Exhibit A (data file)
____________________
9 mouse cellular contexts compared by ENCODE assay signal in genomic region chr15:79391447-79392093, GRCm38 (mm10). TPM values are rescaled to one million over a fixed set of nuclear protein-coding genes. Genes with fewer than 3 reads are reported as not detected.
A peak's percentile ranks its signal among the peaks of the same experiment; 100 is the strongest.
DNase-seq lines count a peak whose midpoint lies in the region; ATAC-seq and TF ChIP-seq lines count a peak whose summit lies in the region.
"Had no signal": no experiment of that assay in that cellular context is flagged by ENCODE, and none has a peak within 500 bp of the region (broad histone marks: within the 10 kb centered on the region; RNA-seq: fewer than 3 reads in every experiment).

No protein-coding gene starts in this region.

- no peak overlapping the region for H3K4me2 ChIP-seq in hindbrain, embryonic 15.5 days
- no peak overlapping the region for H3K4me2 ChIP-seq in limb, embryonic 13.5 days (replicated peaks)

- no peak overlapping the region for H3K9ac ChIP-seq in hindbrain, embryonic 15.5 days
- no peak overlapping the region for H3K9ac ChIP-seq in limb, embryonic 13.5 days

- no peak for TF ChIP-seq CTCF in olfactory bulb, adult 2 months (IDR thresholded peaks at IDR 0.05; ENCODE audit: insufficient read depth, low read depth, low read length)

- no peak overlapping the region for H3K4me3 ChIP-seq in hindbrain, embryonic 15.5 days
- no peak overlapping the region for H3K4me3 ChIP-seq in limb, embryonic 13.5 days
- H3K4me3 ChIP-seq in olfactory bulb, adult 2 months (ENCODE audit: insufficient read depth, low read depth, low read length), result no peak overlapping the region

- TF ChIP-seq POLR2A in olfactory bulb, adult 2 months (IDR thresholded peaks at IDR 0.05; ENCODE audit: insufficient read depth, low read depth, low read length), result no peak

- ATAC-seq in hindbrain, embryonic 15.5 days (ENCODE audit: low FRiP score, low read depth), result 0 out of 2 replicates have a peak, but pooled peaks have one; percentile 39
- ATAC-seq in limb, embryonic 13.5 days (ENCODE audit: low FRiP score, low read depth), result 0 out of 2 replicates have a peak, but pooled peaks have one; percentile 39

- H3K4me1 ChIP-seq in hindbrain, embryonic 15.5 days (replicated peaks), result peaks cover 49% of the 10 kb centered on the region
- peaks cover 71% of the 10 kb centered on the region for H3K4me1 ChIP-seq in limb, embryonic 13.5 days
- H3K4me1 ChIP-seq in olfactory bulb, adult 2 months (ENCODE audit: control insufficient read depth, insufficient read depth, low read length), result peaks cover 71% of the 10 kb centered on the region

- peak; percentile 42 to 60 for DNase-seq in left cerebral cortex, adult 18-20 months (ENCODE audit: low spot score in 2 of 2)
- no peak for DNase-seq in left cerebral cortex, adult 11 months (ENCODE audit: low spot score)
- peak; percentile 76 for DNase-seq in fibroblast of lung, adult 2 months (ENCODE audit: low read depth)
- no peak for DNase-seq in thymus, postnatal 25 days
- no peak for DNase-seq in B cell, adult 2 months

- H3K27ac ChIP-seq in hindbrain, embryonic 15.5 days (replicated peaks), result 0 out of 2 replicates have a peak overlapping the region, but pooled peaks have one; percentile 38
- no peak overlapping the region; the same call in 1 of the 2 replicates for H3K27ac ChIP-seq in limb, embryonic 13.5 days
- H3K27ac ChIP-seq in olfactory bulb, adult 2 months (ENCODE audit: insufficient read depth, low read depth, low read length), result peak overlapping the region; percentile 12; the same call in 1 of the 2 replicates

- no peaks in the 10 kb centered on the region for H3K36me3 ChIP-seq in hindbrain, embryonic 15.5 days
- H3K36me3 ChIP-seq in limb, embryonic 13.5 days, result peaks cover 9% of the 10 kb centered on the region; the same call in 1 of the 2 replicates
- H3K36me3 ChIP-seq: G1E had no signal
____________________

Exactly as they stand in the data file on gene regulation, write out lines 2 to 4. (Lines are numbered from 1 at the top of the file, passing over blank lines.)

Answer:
A peak's percentile ranks its signal among the peaks of the same experiment; 100 is the strongest.
DNase-seq lines count a peak whose midpoint lies in the region; ATAC-seq and TF ChIP-seq lines count a peak whose summit lies in the region.
"Had no signal": no experiment of that assay in that cellular context is flagged by ENCODE, and none has a peak within 500 bp of the region (broad histone marks: within the 10 kb centered on the region; RNA-seq: fewer than 3 reads in every experiment).